Under Milk Wood (BBC Radio Collection)
Completed only a month before Dylan Thomas died, Under Milk Wood is an inspired and irreverent account of life and love in a small coastal village in Wales one spring day. Full of raucous energy and lyrical passion, it is the most complete expression of Thomas' unique perspective on the huma...more
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The voices of Dylan Thomas’ Under Milk Wood rise and fall, crashing into each other like waves under a milky moon, their sweet prose an effervescence of sounds and syllables to intoxicate the soul. This ‘play for voices’ follows the lives of the citizens of Milk Wood across a full day, bookmarked by the surrealistically sensational dream sequences of the two nights. The play simply engulfs you in its beautiful embrace, like the wa ...more
Some works of literature just beg to be read out loud - This is the House that Jack Built and Hiawatha are two that most people are familiar with. Under Milk Wood too, is better appreciated read aloud.
A sample (read aloud with Welsh accent, sing-song, go up like a question at the end of the line):
Mr Pugh, in the School House opposite, takes up the morning
tea to Mrs Pugh, and whispers on the stairs
Here's your arseni ...more
From husbands purchasing books on how to poison their wives to the terribl ...more
- Dylan Thomas, Under Milk Wood
This book has languished on my shelf.
I bought this book years ago. It was a deal. It was a steal. It was $2 at Goodwill. I recognized Dylan Thomas and knew it was a Folio edition. $2? Value? Done. I brought it home, put it on the shelf. Thought about it only narrowly. I figured it was a book of poetry. Poems. Fights against the dying of the light and whatnots.
Nope. It is certainly poetic. Lyrical. Whims ...more
1. I grew up in Wales
2. I read his book Under Milk Wood when I was in school.
Wales is a strange place to grow up. For a start you're told as a child that it's full of castles and dragons and daffodils and that there is evil over the border (England) and that Rugby is the one true sport. Some of those things are true. I'm sure even Dylan Thomas thought them from time to time. I lived outside Cardiff and Thomas was busily engaged in being Welsh in and around the ...more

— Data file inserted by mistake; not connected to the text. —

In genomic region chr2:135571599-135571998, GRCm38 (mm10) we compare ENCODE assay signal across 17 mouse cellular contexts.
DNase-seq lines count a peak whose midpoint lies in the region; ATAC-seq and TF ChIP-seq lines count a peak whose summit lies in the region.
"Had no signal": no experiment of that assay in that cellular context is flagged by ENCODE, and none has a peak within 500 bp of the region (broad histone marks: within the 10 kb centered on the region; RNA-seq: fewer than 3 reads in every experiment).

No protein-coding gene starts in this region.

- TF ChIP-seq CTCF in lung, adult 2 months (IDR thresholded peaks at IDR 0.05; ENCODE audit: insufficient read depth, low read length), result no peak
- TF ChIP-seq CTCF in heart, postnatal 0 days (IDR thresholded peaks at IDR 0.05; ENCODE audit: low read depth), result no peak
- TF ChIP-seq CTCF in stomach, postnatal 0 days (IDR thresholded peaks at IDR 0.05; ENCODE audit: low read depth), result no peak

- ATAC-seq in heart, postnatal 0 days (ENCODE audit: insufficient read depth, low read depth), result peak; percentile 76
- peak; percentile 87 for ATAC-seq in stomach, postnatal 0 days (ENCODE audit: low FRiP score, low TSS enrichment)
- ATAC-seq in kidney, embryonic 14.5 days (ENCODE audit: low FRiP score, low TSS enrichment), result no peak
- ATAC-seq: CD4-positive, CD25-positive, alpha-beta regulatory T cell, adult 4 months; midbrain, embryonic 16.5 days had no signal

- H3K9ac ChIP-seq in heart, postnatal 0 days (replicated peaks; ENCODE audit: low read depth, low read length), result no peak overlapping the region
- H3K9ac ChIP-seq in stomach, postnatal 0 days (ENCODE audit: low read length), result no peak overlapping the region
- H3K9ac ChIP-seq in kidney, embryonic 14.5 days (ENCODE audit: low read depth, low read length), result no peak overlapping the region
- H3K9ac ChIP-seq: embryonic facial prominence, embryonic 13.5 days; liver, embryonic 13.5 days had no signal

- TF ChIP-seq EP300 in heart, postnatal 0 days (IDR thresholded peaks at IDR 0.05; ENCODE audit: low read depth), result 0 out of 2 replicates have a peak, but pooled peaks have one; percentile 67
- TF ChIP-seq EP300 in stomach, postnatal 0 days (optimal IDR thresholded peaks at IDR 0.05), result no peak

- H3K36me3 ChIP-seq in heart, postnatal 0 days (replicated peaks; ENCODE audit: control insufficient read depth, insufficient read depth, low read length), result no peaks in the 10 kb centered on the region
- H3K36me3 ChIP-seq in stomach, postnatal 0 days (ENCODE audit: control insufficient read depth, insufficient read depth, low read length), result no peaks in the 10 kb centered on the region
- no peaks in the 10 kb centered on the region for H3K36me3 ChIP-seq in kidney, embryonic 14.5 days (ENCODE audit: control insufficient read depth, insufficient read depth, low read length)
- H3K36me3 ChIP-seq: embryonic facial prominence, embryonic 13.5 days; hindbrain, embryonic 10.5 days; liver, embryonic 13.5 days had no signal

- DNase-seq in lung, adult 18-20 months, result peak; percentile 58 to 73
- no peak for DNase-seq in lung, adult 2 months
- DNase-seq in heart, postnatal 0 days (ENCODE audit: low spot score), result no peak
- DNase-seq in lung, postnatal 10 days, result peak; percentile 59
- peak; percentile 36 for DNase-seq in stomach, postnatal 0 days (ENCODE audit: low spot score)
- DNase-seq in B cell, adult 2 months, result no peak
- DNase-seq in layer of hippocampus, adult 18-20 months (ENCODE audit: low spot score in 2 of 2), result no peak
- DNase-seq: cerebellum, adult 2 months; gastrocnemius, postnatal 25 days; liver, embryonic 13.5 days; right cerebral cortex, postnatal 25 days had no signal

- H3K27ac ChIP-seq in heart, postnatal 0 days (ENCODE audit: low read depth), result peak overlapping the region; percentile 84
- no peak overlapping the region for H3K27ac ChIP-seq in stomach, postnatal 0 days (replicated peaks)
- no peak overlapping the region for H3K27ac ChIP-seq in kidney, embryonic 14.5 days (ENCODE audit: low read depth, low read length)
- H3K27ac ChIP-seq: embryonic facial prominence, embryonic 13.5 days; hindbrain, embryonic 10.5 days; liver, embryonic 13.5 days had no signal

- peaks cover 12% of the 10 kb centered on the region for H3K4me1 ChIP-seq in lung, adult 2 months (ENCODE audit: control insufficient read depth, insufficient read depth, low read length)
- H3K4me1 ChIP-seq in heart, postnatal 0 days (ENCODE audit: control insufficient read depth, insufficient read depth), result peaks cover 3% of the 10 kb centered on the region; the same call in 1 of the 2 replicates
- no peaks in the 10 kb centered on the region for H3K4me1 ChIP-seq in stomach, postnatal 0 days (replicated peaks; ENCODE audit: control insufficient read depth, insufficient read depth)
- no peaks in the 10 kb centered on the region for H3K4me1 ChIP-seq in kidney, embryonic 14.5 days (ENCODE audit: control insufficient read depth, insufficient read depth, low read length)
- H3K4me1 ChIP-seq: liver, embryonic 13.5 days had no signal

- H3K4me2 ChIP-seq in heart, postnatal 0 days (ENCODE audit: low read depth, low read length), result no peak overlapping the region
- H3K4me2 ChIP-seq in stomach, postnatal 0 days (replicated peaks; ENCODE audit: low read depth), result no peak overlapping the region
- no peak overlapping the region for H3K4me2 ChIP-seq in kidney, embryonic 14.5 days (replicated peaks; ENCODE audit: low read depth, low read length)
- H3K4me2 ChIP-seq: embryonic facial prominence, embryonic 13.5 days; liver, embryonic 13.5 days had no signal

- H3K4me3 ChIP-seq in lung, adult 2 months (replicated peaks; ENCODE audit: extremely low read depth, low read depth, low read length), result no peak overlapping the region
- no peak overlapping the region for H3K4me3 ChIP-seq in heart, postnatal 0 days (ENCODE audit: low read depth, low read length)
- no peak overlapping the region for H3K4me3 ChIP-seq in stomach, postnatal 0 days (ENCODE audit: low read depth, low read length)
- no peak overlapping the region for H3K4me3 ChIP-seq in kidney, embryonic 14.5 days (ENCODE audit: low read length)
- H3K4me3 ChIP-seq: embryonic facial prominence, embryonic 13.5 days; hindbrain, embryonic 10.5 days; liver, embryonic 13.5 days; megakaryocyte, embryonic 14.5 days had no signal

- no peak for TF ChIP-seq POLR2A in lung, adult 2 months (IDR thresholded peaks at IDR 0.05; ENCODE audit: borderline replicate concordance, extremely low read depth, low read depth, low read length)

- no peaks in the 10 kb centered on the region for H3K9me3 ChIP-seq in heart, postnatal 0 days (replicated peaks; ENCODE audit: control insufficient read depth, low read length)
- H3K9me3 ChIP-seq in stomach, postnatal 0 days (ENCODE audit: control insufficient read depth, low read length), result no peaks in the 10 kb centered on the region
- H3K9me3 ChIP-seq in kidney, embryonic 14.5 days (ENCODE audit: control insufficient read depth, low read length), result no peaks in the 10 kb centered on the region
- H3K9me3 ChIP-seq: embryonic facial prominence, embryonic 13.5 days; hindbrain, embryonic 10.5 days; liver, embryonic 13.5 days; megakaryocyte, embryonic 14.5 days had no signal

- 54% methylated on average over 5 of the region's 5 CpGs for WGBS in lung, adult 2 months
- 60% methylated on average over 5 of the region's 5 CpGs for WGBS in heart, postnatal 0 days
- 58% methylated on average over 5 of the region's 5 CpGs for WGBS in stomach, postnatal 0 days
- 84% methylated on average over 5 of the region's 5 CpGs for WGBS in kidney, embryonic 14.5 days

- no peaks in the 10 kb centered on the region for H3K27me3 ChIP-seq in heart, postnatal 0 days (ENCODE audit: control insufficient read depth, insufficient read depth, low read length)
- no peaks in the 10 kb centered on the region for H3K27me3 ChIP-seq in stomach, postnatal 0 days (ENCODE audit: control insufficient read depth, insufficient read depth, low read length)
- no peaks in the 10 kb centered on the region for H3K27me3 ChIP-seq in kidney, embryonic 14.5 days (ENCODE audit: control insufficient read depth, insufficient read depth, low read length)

If you only knew Dylan Thomas from his short poems (as I did before I read this) then prepare for a very pleasant shock. The wonderful rhythm of the lines here, the extraordinary creativity of compound words and unexpected similes, all sustained over a considerable distance, is something quit ...more
In the tradition of small towns (both fictional and nonfictional), everyone has a big secret. Ea ...more
One joy of being an English teacher is teaching your favourite texts to someone new - which I'm pretty sure was what was happening to to me, the first time I was taught this. It wasn't on the syllabus.
Another joy is that you can take playful, inventive, poetic language and give it to a kid who's in ...more
Dylan Thomas originally intended this work to be radio play. However, my first experience of it was seeing the film adaptation narrated by Richard Burton, back when I was in high school in the 1970s. I remember two things about the experience: loving the sound of Richard Burton's voice, and feeling overwhelmed. This extract from the review in the New York Times goes some way to explaining my reaction: